Radiofrequency thermal ablation (RFA) destroys tumoral tissue generating a local necrosis followed by marked inflammatory response with a dense T-cell infiltrate. In this study, we tested whether hepatocellular carcinoma thermal ablation can induce or enhance T-cell responses specific for hepatocellular carcinoma-associated antigens. Peripheral blood mononuclear cells derived from 20 patients with hepatocellular carcinoma were stimulated before and a month after RFA treatment with autologous hepatocellular carcinoma-derived protein lysates obtained before and immediately after RFA treatment. The effect of thermal ablation on memory T-cell responses to recall antigens [tetanus toxoid, protein purified derivative (PPD), Escherichia coli] was also assessed. T-cell reactivity was analyzed in an IFN-γ enzyme-linked immunospot assay and by intracellular IFN-γ staining. Treatment was followed by a significant increase of patients responsive either to tumor antigens derived from both the untreated hepatocellular carcinoma tissue (P <0.05) and the necrotic tumor (P <0.01) and by a higher frequency of circulating tumor-specific T cells. T-cell responses to recall antigens were also significantly augmented. Phenotypic analysis of circulating T and natural killer cells showed an increased expression of activation and cytotoxic surface markers. However, tumor-specific T-cell responses were not associated with protection from hepatocellular carcinoma relapse. Evidence of tumor immune escape was provided in one patient by the evidence that a new nodule of hepatocellular carcinoma recurrence was not recognized by T cells obtained at the time of RFA. In conclusion, RFA treatment generates the local conditions for activating the tumor-specific T-cell response. Although this effect is not sufficient for controlling hepatocellular carcinoma, it may represent the basis for the development of an adjuvant immunotherapy in patients undergoing RFA for primary and secondary liver tumors.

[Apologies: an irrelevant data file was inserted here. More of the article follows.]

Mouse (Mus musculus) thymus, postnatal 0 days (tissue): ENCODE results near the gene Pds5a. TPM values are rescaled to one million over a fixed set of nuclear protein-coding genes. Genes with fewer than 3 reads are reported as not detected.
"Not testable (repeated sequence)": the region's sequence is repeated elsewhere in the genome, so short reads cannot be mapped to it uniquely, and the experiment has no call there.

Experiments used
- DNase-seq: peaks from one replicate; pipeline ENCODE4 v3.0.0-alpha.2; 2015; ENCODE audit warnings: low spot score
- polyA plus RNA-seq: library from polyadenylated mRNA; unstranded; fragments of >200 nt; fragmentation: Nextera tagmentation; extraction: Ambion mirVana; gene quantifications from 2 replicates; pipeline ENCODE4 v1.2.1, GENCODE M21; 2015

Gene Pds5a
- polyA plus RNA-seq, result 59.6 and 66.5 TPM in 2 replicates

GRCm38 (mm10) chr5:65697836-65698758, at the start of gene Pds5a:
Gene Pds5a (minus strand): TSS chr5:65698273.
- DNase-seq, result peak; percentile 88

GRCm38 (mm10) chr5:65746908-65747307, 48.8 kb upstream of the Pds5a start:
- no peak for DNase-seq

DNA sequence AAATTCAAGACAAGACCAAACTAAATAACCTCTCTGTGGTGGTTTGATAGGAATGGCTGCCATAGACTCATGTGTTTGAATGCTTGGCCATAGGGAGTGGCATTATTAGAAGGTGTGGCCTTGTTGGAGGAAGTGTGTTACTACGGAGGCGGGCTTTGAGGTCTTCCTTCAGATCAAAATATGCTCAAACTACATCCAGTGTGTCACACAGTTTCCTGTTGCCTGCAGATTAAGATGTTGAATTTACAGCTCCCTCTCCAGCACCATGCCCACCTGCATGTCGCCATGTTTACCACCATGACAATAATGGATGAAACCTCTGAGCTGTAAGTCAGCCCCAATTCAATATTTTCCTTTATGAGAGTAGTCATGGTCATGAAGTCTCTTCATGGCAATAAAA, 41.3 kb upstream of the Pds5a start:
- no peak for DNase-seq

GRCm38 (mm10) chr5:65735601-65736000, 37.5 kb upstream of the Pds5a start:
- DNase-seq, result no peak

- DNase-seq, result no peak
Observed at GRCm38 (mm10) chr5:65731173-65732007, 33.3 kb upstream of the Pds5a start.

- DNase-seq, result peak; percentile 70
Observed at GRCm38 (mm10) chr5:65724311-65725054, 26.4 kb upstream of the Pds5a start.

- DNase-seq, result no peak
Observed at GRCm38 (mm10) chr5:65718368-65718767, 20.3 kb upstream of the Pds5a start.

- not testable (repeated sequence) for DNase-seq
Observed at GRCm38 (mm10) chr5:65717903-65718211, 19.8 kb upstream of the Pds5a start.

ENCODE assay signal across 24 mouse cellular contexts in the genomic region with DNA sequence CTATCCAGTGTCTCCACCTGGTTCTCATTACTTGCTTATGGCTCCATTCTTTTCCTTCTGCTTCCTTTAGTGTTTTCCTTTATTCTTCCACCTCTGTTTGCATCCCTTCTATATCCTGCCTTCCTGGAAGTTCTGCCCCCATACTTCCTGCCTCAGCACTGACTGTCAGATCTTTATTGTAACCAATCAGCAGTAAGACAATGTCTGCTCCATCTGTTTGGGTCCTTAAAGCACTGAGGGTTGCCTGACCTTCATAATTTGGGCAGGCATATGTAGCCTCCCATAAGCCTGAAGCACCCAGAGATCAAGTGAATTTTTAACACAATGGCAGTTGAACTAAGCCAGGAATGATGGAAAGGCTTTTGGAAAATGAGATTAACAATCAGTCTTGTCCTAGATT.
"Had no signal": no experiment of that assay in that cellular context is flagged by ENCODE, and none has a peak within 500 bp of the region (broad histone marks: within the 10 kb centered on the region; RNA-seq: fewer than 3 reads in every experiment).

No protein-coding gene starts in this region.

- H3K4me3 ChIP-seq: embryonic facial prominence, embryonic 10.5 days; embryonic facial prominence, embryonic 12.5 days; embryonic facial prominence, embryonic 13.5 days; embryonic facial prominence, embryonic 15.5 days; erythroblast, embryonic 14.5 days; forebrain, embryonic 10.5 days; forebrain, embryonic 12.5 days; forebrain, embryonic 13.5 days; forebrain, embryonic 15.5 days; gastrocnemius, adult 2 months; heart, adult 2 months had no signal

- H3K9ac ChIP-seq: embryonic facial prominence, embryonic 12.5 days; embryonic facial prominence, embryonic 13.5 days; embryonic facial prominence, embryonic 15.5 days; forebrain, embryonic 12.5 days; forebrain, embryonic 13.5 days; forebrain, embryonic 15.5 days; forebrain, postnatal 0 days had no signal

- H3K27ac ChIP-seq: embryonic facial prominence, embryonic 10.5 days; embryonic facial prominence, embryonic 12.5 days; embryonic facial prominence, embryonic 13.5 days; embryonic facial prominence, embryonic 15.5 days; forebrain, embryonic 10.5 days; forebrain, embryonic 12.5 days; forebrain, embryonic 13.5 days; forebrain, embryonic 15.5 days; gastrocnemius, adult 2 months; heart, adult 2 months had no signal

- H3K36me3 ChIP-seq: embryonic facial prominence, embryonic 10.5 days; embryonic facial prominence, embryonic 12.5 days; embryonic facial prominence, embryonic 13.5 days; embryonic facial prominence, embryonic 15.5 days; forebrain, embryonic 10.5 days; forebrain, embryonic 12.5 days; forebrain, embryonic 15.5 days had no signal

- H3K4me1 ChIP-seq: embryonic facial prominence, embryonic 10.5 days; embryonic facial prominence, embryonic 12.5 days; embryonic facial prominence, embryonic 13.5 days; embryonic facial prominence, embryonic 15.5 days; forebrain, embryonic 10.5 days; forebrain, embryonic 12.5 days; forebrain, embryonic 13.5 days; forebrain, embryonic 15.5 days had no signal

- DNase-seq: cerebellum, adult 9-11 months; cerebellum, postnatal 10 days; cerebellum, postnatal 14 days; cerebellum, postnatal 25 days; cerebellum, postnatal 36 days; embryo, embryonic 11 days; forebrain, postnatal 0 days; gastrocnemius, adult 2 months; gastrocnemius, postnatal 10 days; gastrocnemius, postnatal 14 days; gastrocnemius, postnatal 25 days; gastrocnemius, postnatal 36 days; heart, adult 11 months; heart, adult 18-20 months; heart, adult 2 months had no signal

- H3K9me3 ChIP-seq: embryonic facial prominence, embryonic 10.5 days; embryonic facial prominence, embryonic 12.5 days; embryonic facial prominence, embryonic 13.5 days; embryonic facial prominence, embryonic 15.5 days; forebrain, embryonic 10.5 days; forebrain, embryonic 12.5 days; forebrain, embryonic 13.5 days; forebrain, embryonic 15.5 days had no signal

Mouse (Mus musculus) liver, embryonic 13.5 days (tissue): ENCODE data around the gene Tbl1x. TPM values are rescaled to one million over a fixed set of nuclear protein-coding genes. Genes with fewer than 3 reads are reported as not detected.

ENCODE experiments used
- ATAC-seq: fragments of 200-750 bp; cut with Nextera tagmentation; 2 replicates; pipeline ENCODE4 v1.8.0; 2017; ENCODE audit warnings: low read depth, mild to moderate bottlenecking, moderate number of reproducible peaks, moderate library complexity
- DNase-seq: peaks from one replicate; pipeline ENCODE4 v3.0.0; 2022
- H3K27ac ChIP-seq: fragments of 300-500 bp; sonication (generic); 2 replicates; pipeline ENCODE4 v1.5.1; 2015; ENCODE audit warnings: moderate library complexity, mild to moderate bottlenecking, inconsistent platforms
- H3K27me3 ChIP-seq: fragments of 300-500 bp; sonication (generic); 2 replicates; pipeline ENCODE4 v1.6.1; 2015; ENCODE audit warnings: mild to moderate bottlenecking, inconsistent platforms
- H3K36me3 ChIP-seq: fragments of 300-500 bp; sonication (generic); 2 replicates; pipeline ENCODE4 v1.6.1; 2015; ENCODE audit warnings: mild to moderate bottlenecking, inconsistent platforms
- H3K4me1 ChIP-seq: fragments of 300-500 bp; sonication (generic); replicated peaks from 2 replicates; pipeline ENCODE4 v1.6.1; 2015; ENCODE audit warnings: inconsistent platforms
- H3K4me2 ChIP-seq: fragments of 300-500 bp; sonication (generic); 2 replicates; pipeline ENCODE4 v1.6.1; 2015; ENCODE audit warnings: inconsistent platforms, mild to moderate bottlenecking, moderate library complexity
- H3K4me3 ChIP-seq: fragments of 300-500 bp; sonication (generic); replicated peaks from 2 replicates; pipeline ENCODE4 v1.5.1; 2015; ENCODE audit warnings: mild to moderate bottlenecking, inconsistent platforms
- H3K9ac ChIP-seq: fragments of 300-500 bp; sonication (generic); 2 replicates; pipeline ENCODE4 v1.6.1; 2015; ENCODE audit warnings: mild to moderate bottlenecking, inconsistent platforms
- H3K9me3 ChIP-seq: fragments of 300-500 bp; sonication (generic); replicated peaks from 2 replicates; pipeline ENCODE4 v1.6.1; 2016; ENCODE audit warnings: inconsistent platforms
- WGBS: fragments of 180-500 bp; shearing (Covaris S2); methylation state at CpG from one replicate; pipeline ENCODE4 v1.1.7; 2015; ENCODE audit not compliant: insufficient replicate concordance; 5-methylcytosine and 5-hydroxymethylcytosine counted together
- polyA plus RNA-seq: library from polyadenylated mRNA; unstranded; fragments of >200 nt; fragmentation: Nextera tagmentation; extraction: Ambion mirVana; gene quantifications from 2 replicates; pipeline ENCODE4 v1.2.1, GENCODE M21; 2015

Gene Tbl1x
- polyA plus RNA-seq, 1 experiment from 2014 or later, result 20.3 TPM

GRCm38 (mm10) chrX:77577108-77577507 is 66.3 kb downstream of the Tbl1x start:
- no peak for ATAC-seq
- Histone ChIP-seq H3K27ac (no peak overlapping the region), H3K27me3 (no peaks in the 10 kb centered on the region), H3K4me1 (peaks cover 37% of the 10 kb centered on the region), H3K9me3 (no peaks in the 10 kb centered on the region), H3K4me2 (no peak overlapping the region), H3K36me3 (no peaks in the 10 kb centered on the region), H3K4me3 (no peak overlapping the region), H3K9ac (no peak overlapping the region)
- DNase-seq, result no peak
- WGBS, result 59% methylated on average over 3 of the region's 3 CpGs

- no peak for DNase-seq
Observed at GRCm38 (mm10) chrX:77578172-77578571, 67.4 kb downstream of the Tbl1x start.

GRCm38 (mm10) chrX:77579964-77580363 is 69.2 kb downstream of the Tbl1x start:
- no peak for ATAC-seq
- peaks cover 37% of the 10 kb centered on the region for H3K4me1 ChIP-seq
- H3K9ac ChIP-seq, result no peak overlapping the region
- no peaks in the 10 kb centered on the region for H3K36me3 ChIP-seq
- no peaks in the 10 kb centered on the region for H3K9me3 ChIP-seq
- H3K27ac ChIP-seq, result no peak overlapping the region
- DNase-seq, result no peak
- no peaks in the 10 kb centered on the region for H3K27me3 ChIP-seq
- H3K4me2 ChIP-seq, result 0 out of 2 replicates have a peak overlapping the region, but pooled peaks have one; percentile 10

ASJC Scopus subject areas
- Cancer Research